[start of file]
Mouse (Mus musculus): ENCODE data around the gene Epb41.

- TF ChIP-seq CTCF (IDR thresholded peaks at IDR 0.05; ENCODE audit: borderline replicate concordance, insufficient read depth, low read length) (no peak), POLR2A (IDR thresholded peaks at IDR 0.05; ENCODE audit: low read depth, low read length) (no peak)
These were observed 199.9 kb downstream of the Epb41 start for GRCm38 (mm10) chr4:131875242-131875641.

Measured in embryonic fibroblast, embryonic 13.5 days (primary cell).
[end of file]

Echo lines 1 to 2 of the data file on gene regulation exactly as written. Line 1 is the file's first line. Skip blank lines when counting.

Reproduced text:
Mouse (Mus musculus): ENCODE data around the gene Epb41.

- TF ChIP-seq CTCF (IDR thresholded peaks at IDR 0.05; ENCODE audit: borderline replicate concordance, insufficient read depth, low read length) (no peak), POLR2A (IDR thresholded peaks at IDR 0.05; ENCODE audit: low read depth, low read length) (no peak)